Based on the job profile outlined in the first steps, define core attributes that candidates should bring to the position. Using targeted questions can help you elicit whether applicants have the desired qualities. A CV alone does not necessarily say anything about qualities such as empathy or the ability to work in a team, or whether an applicant has good organisational skills and is good with numbers. For a bar manager position, for example, all these skills would be essential.
05. Be clear about who you are not looking for
The goal of recruitment is not just to fill positions, but to build a stable, functioning team. This is only possible with targeted selection. An employee with a lack of soft skills, a negative mindset, a problematic ego or a lack of gastronomic talent can destabilise a team and even cause others to quit. After the trial period, be sure to get the team’s feedback and take it seriously.
06. Be Flexible
Particularly in the hospitality sector, employees are required to be very flexible. It makes sense to offer them flexibility in return to make yourself attractive to employees. For example, by offering 4-day weeks, part-time solutions or a flexible shift schedule. A fulfilling private and family life should not conflict with a bar job. If you are an employee short, it may be better to simply stay closed rather than cause another colleague to suffer burnout from sheer exhaustion.
07. Maintain an exchange with bars and bartenders
There are many reasons why it makes sense to maintain a positive relationship and active exchange with other bars and bartenders. A guest bartender could become a new employee, bars on good terms with each other can refer applicants if they are already fully staffed. You should also not hesitate to ask former teams about how they got on with an applicant.
08. Live diversity
Very few people are free of unconscious biases. These can often lead us to view candidates in a prejudiced way, and give preference to people who are more like ourselves. But patrons in bars are more diverse than ever and, ideally, your team should reflect that. Addressing your unconscious biases and actively promoting inclusion and diversity will reward you with more options in your choice of applicants and create a better atmosphere that enables patrons to identify with the team.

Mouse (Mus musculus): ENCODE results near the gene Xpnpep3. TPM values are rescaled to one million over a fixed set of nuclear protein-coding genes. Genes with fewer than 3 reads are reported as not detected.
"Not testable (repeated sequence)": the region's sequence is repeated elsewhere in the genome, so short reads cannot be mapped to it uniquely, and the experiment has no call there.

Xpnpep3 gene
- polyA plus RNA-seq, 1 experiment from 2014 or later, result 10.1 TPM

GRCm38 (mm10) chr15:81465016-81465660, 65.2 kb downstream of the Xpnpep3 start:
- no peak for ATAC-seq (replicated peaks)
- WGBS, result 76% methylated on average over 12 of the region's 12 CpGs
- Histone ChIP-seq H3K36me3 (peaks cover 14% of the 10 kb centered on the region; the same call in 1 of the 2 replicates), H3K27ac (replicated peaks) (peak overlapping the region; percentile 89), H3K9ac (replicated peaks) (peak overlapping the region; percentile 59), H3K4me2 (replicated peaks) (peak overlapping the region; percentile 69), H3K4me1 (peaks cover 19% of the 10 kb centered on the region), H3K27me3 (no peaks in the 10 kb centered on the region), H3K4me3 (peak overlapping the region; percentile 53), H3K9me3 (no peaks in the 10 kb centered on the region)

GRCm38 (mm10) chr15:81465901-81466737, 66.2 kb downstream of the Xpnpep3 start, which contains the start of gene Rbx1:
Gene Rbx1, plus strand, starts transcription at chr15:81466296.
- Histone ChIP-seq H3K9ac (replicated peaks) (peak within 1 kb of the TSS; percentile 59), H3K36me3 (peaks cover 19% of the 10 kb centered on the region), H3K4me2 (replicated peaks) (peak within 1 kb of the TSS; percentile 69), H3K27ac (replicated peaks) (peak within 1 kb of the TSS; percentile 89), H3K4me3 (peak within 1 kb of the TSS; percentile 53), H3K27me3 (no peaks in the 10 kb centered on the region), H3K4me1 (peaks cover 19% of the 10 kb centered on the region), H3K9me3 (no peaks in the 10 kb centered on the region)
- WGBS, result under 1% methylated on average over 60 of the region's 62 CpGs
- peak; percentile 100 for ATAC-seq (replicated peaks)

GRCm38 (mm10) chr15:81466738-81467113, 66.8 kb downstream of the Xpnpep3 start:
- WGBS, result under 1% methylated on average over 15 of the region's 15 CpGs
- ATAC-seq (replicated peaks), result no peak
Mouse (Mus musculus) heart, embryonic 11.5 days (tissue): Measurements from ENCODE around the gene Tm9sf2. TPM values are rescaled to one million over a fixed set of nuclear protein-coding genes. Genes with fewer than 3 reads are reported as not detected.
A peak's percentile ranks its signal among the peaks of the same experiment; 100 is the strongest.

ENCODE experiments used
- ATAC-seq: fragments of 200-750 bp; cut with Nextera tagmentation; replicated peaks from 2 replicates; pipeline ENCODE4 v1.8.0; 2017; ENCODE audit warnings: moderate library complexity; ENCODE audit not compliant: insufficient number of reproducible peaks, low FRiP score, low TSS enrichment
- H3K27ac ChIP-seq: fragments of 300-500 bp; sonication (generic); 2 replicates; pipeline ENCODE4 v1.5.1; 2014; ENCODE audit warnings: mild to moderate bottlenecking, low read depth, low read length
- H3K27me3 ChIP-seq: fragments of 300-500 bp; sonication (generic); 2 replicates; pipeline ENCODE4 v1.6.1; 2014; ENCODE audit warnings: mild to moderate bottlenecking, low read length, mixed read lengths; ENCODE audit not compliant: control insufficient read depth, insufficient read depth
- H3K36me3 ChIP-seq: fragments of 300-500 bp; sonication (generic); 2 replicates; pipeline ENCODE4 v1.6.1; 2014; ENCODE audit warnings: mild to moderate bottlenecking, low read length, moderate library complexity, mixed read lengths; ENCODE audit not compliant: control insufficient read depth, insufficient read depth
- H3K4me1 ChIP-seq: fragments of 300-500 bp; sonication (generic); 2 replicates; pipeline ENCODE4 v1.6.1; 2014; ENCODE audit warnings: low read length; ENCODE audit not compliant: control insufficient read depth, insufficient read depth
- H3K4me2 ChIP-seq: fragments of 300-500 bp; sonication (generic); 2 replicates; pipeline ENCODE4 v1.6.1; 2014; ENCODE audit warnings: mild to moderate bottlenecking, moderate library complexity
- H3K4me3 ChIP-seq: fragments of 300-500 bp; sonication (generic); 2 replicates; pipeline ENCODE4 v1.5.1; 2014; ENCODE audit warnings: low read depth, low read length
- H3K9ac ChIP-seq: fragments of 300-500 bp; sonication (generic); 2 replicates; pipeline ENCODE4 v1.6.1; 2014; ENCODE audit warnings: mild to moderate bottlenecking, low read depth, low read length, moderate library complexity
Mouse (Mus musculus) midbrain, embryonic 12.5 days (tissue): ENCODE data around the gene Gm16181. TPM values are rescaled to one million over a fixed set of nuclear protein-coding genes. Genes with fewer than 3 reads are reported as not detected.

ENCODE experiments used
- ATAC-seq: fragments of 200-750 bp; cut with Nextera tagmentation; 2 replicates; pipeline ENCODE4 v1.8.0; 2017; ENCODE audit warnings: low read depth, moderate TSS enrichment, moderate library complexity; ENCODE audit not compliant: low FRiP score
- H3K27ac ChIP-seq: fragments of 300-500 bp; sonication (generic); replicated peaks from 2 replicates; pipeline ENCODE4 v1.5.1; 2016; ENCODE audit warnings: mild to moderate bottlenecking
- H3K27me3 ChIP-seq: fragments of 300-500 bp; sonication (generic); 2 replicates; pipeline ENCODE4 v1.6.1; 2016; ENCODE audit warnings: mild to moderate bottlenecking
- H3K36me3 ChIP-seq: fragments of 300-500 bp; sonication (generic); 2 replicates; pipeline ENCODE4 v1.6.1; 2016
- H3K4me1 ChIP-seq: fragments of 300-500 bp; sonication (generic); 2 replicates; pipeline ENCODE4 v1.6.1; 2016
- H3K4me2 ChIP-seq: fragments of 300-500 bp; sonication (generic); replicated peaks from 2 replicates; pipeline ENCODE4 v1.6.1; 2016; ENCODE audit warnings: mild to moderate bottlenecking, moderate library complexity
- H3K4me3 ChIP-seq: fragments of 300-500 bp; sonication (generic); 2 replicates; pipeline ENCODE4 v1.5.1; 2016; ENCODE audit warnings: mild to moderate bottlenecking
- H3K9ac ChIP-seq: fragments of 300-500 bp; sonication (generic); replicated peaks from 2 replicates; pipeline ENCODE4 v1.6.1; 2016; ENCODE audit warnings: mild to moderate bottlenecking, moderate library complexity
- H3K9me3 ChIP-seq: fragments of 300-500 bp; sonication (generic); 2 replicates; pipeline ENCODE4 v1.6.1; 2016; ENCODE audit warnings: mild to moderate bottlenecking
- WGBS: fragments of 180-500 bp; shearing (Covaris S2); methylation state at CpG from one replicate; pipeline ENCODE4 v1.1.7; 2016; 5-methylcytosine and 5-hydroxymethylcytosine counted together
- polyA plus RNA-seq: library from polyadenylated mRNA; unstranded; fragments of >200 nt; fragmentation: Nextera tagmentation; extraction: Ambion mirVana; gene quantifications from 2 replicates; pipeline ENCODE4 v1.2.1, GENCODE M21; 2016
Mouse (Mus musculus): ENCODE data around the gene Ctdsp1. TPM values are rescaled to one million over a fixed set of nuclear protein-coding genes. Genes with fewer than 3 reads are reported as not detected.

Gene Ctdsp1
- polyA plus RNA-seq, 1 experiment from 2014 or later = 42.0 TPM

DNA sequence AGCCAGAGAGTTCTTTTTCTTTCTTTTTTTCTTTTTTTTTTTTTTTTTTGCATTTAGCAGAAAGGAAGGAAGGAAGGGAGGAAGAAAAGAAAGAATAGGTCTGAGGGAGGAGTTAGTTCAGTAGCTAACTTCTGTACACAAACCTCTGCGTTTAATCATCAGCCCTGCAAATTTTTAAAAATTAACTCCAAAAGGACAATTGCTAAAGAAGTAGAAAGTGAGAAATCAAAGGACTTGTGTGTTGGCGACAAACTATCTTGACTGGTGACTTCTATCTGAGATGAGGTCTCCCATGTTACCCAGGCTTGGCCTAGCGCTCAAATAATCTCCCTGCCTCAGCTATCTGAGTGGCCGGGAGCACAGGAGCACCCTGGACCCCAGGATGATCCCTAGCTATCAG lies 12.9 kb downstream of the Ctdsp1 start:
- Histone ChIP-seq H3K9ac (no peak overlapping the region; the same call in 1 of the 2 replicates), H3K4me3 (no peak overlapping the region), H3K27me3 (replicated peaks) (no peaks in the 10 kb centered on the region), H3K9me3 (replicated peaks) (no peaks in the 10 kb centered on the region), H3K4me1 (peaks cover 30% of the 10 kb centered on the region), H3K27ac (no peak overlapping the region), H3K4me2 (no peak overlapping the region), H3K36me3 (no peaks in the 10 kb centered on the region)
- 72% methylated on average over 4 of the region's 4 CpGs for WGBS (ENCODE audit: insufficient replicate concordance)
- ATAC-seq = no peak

In addition to an induction plan for all new employees, which familiarises them with recipes, workflows and professional bar skills, you should also think about training for lateral entrants. The search for the perfect candidate is like looking for the perfect cake in a bookstore. In recruiting, it makes sense to focus on applicants’ potential and personality. If the resources for this exist, talents can be shaped and nurtured.
10. Staff Retention
The best remedy against staff shortages is to build up your employees and encourage them to stay on for a long time by promoting and supporting them and ensuring a good working atmosphere. Training, strategic meetings, feedback sessions and opportunities for professional development are all integral to this. Word will soon spread and, if a vacancy does open up, attract the right applicants, even in times when there are fewer and fewer job seekers.
Recruitment can be frustrating, especially when there are so few labour resources to go around. But you should not let this demotivate you. Every new hire is also an opportunity to find an employee with talents and skills to strengthen your team. And perhaps today’s applicants who consciously choose to pursue a career in hospitality post-Covid are especially motivated and predestined for a successful career. With good people management, putting our industry on a professional footing and perhaps a dash of patience, we will continue to find good employees. Our job is to create the right conditions for this to happen.